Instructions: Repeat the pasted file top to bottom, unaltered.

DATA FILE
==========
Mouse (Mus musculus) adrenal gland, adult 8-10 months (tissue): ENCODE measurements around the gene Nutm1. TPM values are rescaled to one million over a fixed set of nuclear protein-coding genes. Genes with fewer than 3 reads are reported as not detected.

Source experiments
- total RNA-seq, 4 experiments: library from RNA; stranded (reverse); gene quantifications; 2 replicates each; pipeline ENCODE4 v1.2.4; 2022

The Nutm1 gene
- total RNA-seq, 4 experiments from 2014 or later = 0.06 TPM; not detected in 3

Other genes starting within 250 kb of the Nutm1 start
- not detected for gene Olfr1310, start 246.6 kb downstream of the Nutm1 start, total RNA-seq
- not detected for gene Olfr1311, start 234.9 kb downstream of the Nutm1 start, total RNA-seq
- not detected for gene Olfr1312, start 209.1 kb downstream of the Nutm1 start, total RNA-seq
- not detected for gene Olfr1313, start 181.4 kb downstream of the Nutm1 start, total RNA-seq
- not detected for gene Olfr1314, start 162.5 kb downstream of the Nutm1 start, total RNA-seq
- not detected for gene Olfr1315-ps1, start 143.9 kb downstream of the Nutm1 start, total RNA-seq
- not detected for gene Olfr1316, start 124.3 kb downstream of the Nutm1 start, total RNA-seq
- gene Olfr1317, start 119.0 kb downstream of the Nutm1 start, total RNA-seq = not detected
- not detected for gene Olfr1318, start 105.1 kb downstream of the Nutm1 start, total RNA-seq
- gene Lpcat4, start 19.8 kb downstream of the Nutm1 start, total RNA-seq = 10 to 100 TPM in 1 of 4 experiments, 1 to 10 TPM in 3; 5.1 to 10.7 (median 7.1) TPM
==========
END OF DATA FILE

Mouse (Mus musculus) adrenal gland, adult 8-10 months (tissue): ENCODE measurements around the gene Nutm1. TPM values are rescaled to one million over a fixed set of nuclear protein-coding genes. Genes with fewer than 3 reads are reported as not detected.

Source experiments
- total RNA-seq, 4 experiments: library from RNA; stranded (reverse); gene quantifications; 2 replicates each; pipeline ENCODE4 v1.2.4; 2022

The Nutm1 gene
- total RNA-seq, 4 experiments from 2014 or later = 0.06 TPM; not detected in 3

Other genes starting within 250 kb of the Nutm1 start
- not detected for gene Olfr1310, start 246.6 kb downstream of the Nutm1 start, total RNA-seq
- not detected for gene Olfr1311, start 234.9 kb downstream of the Nutm1 start, total RNA-seq
- not detected for gene Olfr1312, start 209.1 kb downstream of the Nutm1 start, total RNA-seq
- not detected for gene Olfr1313, start 181.4 kb downstream of the Nutm1 start, total RNA-seq
- not detected for gene Olfr1314, start 162.5 kb downstream of the Nutm1 start, total RNA-seq
- not detected for gene Olfr1315-ps1, start 143.9 kb downstream of the Nutm1 start, total RNA-seq
- not detected for gene Olfr1316, start 124.3 kb downstream of the Nutm1 start, total RNA-seq
- gene Olfr1317, start 119.0 kb downstream of the Nutm1 start, total RNA-seq = not detected
- not detected for gene Olfr1318, start 105.1 kb downstream of the Nutm1 start, total RNA-seq
- gene Lpcat4, start 19.8 kb downstream of the Nutm1 start, total RNA-seq = 10 to 100 TPM in 1 of 4 experiments, 1 to 10 TPM in 3; 5.1 to 10.7 (median 7.1) TPM